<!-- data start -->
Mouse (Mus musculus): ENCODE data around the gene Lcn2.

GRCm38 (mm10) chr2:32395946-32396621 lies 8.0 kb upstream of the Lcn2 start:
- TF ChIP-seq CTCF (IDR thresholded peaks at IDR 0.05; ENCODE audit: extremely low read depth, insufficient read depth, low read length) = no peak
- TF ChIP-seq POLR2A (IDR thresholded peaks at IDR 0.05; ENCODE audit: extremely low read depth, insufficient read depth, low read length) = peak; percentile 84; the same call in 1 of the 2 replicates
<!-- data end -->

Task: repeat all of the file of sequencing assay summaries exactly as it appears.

Mouse (Mus musculus): ENCODE data around the gene Lcn2.

GRCm38 (mm10) chr2:32395946-32396621 lies 8.0 kb upstream of the Lcn2 start:
- TF ChIP-seq CTCF (IDR thresholded peaks at IDR 0.05; ENCODE audit: extremely low read depth, insufficient read depth, low read length) = no peak
- TF ChIP-seq POLR2A (IDR thresholded peaks at IDR 0.05; ENCODE audit: extremely low read depth, insufficient read depth, low read length) = peak; percentile 84; the same call in 1 of the 2 replicates